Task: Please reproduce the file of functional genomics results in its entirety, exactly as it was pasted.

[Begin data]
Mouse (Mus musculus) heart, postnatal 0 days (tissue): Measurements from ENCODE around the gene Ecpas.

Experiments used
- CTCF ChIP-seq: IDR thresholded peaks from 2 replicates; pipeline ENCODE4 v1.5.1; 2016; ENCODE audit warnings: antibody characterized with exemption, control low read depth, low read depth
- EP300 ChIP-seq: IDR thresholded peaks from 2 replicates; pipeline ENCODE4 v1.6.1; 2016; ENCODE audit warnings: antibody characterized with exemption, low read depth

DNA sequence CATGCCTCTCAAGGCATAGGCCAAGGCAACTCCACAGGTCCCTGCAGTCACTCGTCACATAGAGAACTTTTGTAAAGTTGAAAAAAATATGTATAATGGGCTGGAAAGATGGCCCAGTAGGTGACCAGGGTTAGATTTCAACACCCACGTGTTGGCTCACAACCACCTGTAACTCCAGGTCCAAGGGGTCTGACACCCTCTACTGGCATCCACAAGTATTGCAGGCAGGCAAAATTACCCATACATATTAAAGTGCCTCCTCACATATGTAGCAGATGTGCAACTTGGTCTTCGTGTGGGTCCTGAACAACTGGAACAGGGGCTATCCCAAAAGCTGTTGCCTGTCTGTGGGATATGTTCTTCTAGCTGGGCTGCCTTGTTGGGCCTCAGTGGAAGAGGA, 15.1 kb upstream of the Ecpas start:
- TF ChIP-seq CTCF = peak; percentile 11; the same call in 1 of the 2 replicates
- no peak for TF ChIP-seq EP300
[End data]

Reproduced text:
Mouse (Mus musculus) heart, postnatal 0 days (tissue): Measurements from ENCODE around the gene Ecpas.

Experiments used
- CTCF ChIP-seq: IDR thresholded peaks from 2 replicates; pipeline ENCODE4 v1.5.1; 2016; ENCODE audit warnings: antibody characterized with exemption, control low read depth, low read depth
- EP300 ChIP-seq: IDR thresholded peaks from 2 replicates; pipeline ENCODE4 v1.6.1; 2016; ENCODE audit warnings: antibody characterized with exemption, low read depth

DNA sequence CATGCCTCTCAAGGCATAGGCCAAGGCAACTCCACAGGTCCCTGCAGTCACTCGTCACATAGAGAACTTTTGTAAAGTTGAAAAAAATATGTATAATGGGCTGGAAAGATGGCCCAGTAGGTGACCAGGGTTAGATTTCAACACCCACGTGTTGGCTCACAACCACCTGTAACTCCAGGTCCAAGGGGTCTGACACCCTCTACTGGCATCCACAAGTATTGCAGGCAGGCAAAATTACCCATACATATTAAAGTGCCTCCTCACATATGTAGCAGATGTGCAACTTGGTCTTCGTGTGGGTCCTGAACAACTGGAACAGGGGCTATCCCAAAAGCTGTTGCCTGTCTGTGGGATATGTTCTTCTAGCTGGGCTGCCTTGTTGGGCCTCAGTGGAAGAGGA, 15.1 kb upstream of the Ecpas start:
- TF ChIP-seq CTCF = peak; percentile 11; the same call in 1 of the 2 replicates
- no peak for TF ChIP-seq EP300